For many, this will take the form of some restatement of the prior year profit and loss account and balance sheet. The precise detail of what companies release and how they release information is up to them.

At the second level, information released in the interim accounts will need to meet deadline and content requirements. Though interims are unaudited, they must be prepared with the utmost care.

In particular, companies that have not yet embedded IFRS into their core systems are at greater risk of financial reporting difficulties. Companies need to establish how they will manage this risk, as well as the associated risks of communicating interim figures to the market.

Third, the final year-end release and audited accounts will complete the communications process for the first year under IFRS. Here there are new issues to be considered.

The final accounts will typically include greater disclosures than were previously required under UK GAAP, for example, in terms of derivatives and segmental analyses. The communications plan must take into account the impact of such disclosures on all those potentially affected.

While the timing of interim and year-end accounts is governed by regulation, the timing of other IFRS announcements is up to each company. As PricewaterhouseCoopers research has shown, many companies have been taking a cautious approach.

But is it better to lead the field in terms of making early announcements, or to follow, and benefit from the hindsight of what others have done? There is no right or wrong answer, particularly given that there are some IFRS areas where consensus has not yet been reached on exactly how they should be implemented.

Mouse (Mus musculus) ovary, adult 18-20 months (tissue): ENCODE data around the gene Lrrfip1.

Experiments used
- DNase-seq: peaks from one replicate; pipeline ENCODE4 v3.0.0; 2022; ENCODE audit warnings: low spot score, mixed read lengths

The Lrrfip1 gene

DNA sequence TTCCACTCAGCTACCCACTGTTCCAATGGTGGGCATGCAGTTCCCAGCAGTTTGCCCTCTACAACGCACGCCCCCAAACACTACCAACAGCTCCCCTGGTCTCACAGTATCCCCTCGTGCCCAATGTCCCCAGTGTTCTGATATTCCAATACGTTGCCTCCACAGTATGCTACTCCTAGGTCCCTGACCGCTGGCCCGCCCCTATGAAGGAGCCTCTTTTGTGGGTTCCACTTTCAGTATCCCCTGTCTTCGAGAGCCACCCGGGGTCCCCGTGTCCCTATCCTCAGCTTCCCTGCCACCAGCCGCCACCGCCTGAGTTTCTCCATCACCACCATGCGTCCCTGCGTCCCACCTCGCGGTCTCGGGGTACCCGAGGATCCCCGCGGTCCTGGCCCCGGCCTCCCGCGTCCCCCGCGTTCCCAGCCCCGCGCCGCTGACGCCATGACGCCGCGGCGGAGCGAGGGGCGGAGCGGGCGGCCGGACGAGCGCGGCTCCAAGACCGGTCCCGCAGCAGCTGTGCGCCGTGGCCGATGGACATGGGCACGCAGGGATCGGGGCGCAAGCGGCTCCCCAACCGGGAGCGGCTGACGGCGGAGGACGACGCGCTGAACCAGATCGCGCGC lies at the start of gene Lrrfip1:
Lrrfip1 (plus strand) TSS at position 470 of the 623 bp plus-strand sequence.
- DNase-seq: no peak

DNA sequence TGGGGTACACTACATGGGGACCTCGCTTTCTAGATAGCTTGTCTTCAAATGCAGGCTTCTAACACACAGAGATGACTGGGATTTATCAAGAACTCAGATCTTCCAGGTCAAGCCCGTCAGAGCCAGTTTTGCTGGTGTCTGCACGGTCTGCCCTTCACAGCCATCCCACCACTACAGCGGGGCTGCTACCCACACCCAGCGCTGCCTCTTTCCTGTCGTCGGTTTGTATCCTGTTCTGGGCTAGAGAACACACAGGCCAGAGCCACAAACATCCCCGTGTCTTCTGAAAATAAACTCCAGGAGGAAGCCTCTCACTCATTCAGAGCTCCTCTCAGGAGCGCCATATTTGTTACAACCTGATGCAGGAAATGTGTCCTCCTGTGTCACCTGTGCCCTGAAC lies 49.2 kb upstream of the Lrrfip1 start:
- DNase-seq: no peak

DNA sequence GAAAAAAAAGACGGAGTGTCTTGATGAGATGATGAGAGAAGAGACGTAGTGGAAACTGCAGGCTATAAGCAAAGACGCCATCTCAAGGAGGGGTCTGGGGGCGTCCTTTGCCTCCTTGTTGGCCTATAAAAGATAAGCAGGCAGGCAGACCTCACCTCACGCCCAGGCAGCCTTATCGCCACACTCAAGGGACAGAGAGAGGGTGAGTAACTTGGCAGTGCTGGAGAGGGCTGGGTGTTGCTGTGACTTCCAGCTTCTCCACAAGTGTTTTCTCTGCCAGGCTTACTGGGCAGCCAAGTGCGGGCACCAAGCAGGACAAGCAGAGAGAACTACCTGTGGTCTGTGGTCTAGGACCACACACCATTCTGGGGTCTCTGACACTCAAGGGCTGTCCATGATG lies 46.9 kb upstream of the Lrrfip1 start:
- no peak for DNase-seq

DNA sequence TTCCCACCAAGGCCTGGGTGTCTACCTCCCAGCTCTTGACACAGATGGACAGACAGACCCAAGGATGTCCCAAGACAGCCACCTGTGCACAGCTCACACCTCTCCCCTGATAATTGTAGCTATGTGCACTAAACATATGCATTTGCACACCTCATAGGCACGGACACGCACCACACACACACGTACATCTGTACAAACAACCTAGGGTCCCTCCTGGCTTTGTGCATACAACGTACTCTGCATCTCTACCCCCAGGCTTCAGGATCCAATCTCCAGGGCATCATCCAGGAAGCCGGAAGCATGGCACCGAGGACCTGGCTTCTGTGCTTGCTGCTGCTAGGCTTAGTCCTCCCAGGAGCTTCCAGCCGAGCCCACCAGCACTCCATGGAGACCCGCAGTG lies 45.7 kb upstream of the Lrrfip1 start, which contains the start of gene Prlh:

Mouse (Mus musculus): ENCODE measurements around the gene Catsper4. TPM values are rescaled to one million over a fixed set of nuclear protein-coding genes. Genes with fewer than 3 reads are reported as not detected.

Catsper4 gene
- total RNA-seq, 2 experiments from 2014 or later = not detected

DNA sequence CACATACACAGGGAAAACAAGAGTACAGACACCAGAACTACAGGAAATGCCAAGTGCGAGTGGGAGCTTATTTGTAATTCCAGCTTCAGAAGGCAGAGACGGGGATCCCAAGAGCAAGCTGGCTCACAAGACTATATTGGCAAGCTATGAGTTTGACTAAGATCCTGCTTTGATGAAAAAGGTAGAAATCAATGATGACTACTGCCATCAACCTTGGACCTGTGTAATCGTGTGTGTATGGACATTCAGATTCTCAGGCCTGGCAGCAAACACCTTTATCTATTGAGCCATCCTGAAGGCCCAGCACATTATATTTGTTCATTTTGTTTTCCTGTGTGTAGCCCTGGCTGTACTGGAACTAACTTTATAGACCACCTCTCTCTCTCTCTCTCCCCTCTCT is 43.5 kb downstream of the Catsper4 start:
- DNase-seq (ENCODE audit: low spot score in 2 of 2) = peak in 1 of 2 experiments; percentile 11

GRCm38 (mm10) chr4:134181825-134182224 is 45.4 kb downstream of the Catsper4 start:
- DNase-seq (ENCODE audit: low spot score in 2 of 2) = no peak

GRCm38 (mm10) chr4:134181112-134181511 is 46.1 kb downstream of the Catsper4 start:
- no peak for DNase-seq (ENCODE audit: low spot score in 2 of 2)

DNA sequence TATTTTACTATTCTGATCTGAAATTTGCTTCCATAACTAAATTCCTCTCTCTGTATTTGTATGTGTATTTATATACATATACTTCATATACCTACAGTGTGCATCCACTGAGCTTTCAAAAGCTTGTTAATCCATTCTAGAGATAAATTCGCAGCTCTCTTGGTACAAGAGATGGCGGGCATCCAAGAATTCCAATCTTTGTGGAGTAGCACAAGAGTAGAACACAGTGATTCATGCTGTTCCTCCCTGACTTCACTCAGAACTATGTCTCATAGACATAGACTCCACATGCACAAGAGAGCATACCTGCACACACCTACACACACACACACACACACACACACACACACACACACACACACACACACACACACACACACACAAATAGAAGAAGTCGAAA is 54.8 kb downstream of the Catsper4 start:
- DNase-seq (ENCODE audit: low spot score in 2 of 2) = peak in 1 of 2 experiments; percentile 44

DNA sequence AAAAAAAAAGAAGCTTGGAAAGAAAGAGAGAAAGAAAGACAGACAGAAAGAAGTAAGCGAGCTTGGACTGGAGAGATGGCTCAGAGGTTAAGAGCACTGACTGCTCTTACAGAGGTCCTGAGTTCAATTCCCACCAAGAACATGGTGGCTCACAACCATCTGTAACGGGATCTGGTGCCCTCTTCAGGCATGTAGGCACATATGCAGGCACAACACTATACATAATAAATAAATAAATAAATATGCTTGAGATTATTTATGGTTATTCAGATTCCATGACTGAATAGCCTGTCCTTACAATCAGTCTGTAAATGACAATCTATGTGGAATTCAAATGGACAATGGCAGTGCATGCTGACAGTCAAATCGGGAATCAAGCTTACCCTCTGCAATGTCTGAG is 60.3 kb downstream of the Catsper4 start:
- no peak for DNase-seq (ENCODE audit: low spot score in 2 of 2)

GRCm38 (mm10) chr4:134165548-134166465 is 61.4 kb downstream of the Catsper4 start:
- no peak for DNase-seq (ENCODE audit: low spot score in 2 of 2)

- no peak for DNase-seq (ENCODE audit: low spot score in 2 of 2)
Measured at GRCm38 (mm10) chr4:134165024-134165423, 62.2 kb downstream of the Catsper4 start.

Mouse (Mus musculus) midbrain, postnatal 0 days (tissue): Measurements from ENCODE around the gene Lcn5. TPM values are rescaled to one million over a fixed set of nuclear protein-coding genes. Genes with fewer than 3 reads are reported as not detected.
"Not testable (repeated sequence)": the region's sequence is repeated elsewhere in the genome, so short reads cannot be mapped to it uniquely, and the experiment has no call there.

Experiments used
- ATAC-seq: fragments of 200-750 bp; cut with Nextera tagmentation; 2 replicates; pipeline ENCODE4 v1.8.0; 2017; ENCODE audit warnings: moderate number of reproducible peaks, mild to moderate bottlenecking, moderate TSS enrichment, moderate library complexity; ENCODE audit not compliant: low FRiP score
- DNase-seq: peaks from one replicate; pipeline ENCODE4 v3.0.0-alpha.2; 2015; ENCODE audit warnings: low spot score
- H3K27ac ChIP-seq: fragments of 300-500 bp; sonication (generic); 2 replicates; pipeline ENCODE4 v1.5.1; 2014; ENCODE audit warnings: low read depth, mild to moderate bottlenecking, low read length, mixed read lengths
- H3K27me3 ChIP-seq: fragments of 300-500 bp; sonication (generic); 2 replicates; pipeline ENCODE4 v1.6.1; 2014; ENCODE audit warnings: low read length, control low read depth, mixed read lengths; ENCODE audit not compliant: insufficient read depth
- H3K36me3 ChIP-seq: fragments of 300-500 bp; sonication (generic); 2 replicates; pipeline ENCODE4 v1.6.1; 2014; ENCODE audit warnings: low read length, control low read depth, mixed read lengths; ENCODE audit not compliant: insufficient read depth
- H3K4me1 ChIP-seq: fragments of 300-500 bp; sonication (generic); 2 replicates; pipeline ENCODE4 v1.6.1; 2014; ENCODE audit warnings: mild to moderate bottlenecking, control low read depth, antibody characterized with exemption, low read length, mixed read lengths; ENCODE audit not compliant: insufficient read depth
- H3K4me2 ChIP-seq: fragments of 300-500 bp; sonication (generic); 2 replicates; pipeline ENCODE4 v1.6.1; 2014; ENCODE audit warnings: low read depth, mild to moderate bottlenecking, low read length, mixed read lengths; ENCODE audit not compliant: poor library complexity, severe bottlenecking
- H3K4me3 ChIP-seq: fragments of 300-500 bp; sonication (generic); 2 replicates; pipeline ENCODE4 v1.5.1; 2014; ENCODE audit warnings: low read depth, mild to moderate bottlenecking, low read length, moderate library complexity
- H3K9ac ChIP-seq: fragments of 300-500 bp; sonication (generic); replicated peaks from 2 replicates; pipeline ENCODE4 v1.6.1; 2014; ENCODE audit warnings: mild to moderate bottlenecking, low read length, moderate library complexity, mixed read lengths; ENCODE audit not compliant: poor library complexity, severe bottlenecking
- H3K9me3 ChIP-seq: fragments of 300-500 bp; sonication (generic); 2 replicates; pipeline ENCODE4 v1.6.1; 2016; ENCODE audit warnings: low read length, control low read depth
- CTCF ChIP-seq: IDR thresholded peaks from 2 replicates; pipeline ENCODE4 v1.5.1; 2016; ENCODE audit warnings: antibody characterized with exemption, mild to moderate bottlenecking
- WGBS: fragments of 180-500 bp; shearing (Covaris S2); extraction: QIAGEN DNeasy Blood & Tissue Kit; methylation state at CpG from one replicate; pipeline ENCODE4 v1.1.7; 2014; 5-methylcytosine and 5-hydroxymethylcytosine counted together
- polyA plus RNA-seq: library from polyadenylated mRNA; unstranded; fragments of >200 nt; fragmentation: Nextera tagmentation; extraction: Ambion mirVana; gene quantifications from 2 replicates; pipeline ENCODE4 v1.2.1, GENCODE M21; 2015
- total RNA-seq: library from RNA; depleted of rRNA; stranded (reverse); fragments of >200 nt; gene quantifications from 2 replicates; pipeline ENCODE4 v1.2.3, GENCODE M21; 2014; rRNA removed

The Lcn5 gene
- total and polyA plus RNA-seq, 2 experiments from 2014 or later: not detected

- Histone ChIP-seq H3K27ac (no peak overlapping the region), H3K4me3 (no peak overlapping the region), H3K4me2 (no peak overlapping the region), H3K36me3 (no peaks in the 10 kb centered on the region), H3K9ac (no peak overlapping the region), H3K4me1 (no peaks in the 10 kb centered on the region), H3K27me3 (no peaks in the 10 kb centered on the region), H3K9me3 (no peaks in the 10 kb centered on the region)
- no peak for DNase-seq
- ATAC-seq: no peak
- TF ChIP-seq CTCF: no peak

Moving early may give the chance to influence accepted practice, but it could also increase the risk of having to revise the approach later. Each company must consider its own position, based on a realistic analysis of its ability to report accurate information.

Given the potential upsides from good communication and potential downsides from getting it wrong, analysts and investors are perhaps top of the stakeholder priority list in terms of planning the communications strategy.

However, the needs of other interested parties should not be overlooked. Where companies have issued debt or bank loans, talks will need to be held with those banks and others lenders about the IFRS impact and as to whether new terms need to be agreed.

Any regulated business will need to consider any impact that IFRS may have on the regulatory scrutiny it is subject to. Companies regulated by the FSA are an obvious group, but regulated industries, such as telecoms and utilities, should consider any potential IFRS affects.

Internally, employees in companies where compensation is earnings-related will want to know how their interests could be affected. All these matters deserve careful consideration when determining the complete IFRS communications plan.

Ian Dilks is partner responsible for IFRS conversion services at PricewaterhouseCoopers.

FTSE100 companies’ market communication

Companies that have already released:

  • full quantitative financial reconciliations – 3
  • quantitative information in the form of analyst presentations or other reports – 5

No quantification, but info on expected impact areas:

  • communications schedule – 21
  • no communications schedule – 38

Total: 59

  • no analysis of nature of IFRS impact or quantification – 33*

Total: 100

*Of these 33 companies, 18 have given positive assurances of IFRS compliance in 2005 or indicated when their first IFRS accounts will be published and seven have given an IFRS communications schedule.

Source: PricewaterhouseCoopers

Link: Communicating IFRS benefits